NRA Executive Vice President Wayne LaPierre went before 400 members of NWTF at Gaylord Opryland Resort and Convention Center Thursday afternoon. The gathering was part of the 37th Annual Convention and Sport Show for the NWTF.
In his official response to the President's State of the Union address, LaPierre questioned the president's motives for tighter gun control.
"President Obama had nothing to say about school security [in his address], and nothing he proposed had anything to do with protecting one child in any school in this country," he said.
Reducing gun violence has been a top priority for the White House administration since the December mass shooting at Sandy Hook Elementary in Newtown, Connecticut.
In Tuesday's address to the nation, the president spoke of gun control as "common sense reform."
He proposed making legislation that would include mandatory background checks, a ban on assault weapons, and a limit on ammunition magazines, among other changes.
"If you want to vote no, that's your choice," Mr. Obama told lawmakers, "but these proposals deserve a vote because in the two months since Newtown, more than 1,000 birthdays, graduations and anniversaries have been stolen from our lives by a bullet from a gun."
"A year ago, I began to warn American gun owners all over this country that if re-elected, President Obama would set about dismantling the 2nd Amendment to our Constitution of the United States," LaPierre said.
LaPierre went on to criticize the idea of gun bans, universal background checks and a federal gun registry. He argued that the president and other lawmakers are using the Sandy Hook tragedy as means to promote an anti-gun agenda.
"None of it, from universal checks to universal gun bans, none of it does anything to keep our children safer in their schools," he said.
One of LaPierre's final statements brought a roar of applause from NWTF members.
"For our second amendment freedom, Mr. President, we will stand and fight throughout this country as Americans, for our freedoms. We promise you that," he said.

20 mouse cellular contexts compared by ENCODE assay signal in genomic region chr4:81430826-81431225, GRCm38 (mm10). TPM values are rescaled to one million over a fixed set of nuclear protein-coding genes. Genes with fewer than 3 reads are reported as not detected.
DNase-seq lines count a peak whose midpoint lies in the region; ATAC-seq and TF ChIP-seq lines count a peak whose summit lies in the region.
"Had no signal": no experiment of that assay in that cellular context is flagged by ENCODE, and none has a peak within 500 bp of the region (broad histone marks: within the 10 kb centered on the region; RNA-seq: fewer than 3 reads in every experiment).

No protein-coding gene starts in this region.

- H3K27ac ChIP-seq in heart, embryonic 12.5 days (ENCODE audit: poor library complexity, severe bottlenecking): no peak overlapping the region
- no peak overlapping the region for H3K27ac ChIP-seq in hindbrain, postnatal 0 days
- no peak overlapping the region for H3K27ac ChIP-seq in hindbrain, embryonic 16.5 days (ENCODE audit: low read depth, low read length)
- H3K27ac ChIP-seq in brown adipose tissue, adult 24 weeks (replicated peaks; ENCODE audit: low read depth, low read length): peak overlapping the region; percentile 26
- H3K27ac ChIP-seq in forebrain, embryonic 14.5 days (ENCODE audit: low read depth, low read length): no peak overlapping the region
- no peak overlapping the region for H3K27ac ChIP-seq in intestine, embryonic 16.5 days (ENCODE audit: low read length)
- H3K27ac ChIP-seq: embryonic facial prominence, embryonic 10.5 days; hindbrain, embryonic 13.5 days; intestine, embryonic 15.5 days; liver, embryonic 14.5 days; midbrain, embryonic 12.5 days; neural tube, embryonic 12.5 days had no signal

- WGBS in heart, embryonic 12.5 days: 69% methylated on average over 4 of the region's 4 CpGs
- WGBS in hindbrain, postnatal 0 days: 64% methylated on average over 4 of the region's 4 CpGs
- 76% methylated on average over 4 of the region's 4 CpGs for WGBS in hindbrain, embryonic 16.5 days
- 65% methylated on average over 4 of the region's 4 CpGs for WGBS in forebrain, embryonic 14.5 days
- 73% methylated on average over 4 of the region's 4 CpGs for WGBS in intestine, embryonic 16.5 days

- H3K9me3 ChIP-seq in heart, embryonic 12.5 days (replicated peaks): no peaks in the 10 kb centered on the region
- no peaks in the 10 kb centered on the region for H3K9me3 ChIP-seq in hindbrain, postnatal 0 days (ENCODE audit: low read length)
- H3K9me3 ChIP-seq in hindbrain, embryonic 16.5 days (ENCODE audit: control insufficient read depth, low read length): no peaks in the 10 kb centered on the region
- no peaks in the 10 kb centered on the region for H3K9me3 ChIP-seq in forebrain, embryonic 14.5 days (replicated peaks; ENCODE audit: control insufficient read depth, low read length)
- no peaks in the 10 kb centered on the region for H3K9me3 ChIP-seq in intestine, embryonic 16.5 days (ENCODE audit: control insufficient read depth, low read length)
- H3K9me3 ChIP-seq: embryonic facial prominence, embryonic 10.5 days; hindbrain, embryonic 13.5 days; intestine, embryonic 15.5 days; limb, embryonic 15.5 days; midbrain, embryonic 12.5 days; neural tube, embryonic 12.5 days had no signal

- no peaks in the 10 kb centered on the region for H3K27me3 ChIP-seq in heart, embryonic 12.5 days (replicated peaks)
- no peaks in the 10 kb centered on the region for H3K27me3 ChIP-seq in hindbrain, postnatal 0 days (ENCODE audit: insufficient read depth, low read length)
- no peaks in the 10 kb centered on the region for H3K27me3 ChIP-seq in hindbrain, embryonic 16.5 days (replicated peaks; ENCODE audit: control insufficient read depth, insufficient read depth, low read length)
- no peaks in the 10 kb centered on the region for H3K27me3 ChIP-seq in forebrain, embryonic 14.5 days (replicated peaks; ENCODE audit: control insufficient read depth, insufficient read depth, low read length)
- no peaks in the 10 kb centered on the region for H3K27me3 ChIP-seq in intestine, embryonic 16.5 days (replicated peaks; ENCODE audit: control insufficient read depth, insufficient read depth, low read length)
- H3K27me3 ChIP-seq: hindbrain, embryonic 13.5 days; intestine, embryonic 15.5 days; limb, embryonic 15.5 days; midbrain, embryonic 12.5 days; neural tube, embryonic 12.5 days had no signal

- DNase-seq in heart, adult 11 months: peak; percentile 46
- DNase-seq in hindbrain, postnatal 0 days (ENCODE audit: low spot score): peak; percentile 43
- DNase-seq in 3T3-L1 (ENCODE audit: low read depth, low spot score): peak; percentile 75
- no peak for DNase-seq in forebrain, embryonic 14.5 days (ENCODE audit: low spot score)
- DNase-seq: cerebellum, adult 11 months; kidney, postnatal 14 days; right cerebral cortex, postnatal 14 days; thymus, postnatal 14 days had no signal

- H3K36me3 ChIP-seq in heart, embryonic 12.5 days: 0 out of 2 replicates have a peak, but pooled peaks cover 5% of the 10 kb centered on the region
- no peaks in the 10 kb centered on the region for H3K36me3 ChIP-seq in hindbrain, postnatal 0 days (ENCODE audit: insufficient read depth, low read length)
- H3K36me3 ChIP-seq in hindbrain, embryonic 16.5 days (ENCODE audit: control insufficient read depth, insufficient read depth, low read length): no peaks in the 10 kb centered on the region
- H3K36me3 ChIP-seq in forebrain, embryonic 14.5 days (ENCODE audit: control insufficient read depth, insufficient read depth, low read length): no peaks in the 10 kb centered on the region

"A great many people weigh in on the subjects of 2nd Amendment rights and hunting and weapons and they have limited knowledge of what's really going on," NWTF CEO George Thornton said following LaPierre's speech.
Thornton said LaPierre was among friends at the NWTF convention because he knows what the group stands for.
Thornton made special note of the misinformation regarding gun control, specifically assault weapons.
"Assault weapons are misnomer," he said. "You're really talking about automatic weapons, which no one can own. We can't own machine guns. We can't own military grade weapons."
Thornton told reporters he supports current gun laws. He would like to see those laws better enforced, as well as a more informed debate on any new gun regulation.
Locally, anti-gun groups applauded the president's proposals.
"We are grateful that in his State of the Union address, President Obama called again for Congress to pass a comprehensive gun violence prevention package to help protect American families," the statement read. "There is much work we need to do as a country, but nothing is more important than the safety of our children and families."
The group also vowed to stand and fight, stating, "There is a new groundswell of citizens who are organizing to effectively pressure Congress into passing sensible gun laws now to protect our families. The momentum is with us, and we are in this for the long haul at both the federal and state levels."
The NRA, with four million members, partners with groups like the NWTF for support.
The NWTF is a nationwide conservation and hunting heritage group with more than 250,000 members nationwide. The expo portion of the annual Convention and Sports Show is expected to draw 45,000 people this weekend.